However, what I have found in society is that when the intolerant call Christianity intolerant (as opposed to the tolerant calling it intolerant) it often stems from misunderstanding, or willful ignorance, of what Christianity is about due to one’s own “Unwillingness to accept views, beliefs, or behaviour that differ from one’s own.” Whereas the tolerant often rightly judge those aspects of Christianity that are, in fact, intolerant. Though in the end, what we must be understood of Christianity is that it does not exclusively promote tolerance or intolerance, but rather promotes both.


NEXT UP

PART 2

CHRISTIANITY’S INTOLERANCE AND TOLERANCE

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SUPERIORITY OF SCIENCE… or possible arrogance?

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Professing themselves to be wise, they became fools, — Romans 1:22 KJV


When you believe that you have the answers to the building blocks of society, independent of God, be sure that you are right…


So often, one can run the risk of explaining away the very basis on which their faith stands when thinking that they know more than God. Richard Dawkins (Ethologist, Evolutionary Biologist, and Author), for example, was raised an Anglican and said to have embraced Christianity until he gave it up midway through his teens. When asked in an interview for the Guardian “what changed?” Richard answered:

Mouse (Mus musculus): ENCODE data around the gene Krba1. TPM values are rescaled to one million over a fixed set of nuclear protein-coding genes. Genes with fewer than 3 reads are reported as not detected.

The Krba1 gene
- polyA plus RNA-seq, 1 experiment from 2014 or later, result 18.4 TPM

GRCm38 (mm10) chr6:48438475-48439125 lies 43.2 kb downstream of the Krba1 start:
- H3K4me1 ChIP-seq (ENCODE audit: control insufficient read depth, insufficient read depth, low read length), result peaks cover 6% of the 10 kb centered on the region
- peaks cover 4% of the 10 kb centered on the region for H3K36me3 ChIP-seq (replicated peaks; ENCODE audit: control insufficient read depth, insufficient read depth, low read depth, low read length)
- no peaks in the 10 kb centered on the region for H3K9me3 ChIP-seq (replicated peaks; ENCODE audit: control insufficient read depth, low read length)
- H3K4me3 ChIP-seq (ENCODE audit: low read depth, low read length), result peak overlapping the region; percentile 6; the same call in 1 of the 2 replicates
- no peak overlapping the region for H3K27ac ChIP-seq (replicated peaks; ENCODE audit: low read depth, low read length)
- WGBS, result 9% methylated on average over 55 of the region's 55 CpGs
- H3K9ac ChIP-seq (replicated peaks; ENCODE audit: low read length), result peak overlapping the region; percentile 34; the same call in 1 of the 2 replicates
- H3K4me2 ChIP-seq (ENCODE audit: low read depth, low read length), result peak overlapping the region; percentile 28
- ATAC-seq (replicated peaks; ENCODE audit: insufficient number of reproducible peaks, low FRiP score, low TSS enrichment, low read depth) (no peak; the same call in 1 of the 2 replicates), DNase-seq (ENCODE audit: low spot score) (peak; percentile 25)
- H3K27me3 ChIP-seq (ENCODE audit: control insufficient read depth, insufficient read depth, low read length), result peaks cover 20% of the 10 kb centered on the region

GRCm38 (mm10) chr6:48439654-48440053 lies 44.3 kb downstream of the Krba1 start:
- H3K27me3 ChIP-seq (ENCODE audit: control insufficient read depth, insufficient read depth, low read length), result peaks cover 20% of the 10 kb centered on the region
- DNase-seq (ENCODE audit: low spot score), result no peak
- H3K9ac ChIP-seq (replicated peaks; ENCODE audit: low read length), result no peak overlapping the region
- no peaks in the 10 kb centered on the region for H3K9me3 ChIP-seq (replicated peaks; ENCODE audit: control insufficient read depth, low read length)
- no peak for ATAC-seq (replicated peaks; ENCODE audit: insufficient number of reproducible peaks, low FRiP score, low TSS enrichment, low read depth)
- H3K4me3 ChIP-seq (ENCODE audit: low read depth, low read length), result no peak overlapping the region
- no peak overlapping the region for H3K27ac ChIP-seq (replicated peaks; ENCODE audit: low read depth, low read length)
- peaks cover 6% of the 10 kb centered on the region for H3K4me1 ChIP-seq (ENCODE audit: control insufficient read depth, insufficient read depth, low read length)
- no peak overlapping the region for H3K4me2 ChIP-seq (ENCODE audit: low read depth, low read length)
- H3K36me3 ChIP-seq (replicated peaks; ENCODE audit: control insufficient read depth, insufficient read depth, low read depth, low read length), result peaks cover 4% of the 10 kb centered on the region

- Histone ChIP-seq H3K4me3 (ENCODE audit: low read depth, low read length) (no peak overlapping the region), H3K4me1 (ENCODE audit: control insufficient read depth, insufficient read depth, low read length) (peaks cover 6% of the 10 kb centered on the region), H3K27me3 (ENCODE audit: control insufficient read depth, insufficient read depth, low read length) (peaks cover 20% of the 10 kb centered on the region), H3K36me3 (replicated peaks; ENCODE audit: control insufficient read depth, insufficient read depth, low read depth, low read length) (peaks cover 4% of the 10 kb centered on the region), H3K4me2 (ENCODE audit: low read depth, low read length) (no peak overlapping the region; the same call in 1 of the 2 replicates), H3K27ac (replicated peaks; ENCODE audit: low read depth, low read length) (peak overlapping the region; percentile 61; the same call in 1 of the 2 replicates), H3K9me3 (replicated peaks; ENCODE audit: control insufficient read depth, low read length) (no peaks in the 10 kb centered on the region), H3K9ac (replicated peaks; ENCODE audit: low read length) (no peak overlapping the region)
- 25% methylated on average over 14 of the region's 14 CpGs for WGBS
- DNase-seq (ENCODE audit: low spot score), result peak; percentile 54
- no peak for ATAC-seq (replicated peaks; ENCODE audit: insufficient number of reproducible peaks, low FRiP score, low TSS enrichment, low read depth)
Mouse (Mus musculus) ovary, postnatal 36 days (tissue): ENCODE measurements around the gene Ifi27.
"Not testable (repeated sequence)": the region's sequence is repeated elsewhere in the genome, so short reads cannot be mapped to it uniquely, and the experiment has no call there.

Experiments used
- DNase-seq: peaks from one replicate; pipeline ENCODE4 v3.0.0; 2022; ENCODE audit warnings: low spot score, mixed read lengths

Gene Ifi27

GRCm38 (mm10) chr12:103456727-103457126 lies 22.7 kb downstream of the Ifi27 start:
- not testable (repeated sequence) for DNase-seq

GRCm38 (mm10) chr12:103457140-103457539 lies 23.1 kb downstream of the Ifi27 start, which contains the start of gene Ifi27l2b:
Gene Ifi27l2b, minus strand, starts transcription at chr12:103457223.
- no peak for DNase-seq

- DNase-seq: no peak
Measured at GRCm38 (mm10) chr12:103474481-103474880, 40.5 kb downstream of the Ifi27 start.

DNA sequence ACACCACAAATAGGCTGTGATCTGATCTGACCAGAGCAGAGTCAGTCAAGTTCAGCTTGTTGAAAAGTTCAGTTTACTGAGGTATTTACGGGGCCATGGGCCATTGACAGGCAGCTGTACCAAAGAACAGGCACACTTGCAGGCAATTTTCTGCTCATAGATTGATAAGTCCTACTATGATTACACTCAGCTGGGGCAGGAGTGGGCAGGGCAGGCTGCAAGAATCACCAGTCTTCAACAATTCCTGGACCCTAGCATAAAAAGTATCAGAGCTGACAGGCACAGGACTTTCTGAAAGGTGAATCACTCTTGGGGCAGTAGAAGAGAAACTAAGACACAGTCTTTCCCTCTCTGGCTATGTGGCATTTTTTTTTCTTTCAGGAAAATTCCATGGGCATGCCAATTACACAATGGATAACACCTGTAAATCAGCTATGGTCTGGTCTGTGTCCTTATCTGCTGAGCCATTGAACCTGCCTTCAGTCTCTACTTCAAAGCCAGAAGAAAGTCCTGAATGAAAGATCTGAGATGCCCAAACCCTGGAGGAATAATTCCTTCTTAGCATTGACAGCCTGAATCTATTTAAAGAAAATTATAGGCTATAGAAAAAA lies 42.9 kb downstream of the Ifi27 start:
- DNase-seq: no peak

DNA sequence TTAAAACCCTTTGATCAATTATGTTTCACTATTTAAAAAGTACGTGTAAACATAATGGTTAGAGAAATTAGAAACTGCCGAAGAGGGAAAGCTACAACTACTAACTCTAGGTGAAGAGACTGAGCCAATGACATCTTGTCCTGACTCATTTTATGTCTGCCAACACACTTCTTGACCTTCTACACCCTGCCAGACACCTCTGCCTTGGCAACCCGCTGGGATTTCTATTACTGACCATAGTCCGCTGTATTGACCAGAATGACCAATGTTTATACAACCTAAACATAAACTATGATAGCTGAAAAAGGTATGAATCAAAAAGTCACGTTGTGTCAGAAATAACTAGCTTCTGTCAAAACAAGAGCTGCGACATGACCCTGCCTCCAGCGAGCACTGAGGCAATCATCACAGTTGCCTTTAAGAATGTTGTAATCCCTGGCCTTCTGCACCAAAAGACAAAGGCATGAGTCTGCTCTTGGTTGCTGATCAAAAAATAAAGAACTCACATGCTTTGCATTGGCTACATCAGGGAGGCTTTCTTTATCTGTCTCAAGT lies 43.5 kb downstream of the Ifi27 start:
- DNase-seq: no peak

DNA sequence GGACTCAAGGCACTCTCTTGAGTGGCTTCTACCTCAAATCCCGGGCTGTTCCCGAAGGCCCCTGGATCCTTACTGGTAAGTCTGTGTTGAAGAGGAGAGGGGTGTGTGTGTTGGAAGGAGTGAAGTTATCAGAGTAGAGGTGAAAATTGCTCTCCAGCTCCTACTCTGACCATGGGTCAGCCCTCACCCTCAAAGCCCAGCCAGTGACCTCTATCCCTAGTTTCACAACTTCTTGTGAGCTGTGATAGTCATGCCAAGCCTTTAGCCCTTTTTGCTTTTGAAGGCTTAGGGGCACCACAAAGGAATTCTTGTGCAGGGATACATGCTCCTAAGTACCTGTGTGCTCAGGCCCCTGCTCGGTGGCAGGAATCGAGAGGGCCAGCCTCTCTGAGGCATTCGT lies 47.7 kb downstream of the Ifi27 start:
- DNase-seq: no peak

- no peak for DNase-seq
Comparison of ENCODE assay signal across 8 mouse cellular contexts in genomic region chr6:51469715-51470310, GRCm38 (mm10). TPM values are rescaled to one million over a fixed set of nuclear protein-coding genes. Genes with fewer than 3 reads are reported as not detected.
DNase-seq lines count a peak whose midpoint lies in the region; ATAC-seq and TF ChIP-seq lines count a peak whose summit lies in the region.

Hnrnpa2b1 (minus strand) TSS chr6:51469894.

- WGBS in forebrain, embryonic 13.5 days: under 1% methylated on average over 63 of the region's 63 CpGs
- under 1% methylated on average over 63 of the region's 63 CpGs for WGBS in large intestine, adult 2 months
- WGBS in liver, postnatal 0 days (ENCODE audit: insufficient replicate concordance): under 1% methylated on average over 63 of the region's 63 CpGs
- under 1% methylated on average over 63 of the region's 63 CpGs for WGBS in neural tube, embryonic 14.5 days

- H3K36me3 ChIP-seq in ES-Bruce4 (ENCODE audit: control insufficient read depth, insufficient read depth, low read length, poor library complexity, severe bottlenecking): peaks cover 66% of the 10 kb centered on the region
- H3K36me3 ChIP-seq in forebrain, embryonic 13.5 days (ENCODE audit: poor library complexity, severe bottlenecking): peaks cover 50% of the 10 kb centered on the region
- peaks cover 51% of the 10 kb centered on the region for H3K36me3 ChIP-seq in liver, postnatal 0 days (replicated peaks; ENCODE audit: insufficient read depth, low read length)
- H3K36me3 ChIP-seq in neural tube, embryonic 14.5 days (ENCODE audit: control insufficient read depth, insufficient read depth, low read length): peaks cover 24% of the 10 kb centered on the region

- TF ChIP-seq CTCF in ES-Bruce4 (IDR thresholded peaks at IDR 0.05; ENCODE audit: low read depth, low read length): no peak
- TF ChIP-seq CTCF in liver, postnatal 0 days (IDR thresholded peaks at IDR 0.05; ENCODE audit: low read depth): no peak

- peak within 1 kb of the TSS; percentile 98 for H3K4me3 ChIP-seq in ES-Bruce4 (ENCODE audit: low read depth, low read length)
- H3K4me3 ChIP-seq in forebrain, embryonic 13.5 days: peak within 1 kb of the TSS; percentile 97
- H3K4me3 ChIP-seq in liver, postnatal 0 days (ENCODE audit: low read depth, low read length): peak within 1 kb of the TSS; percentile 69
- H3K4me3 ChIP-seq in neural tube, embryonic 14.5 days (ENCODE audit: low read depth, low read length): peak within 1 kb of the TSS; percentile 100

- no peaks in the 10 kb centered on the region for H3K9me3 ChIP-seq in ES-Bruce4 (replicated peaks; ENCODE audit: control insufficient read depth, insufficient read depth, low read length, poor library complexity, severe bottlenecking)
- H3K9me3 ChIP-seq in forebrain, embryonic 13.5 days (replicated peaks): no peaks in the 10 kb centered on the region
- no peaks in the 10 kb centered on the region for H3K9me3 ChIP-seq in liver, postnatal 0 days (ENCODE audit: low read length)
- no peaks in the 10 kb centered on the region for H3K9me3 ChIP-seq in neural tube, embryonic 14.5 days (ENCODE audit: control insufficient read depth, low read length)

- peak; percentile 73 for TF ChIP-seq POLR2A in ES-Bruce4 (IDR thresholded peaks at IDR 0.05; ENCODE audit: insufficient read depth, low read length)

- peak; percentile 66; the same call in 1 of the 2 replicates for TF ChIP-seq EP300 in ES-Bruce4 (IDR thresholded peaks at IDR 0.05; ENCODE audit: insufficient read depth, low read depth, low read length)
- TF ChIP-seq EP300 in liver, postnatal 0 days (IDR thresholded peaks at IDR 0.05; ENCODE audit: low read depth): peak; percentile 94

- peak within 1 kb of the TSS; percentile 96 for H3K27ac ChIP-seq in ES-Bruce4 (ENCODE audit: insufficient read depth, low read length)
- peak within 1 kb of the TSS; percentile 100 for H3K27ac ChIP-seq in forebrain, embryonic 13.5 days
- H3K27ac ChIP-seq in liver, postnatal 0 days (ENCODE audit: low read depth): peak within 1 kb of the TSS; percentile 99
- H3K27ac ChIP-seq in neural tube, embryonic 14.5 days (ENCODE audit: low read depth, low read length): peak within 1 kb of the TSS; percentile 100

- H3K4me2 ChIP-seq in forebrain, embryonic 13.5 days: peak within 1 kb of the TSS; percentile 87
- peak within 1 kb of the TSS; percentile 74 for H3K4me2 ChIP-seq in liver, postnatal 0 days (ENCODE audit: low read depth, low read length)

I suppose that by that time the main residual reason why I was religious was from being so impressed with the complexity of life and feeling that it had to have a designer, and I think it was when I realised that Darwinism was a far superior explanation that pulled the rug out from under the argument of design. And that left me with nothing. Darwin’s child by Simon Hattenstone

One could argue that he probably didn’t have much of a relationship with God prior to renouncing his faith, being that he was a young teenage boy, but that is not for us anyone else to say. What we do know, however, is that he considered Darwinism to be a far superior explanation for the origin of life. Although, for all its superiority Dawkins later wrote:

I have no explanation for complex biological design. All I know is that God isn’t a good explanation, so we must wait and hope that somebody comes up with a better one. — The Blind Watchmaker by Richard Dawkins

As Dawkins does not have [an] explanation for complex biological design, like many scientists before him and the many more scientists that will come after him, I do not envisage that any of them will ever be able to provide an in-depth factual analysis as to how the complexities of the universe, including biological design, came into being.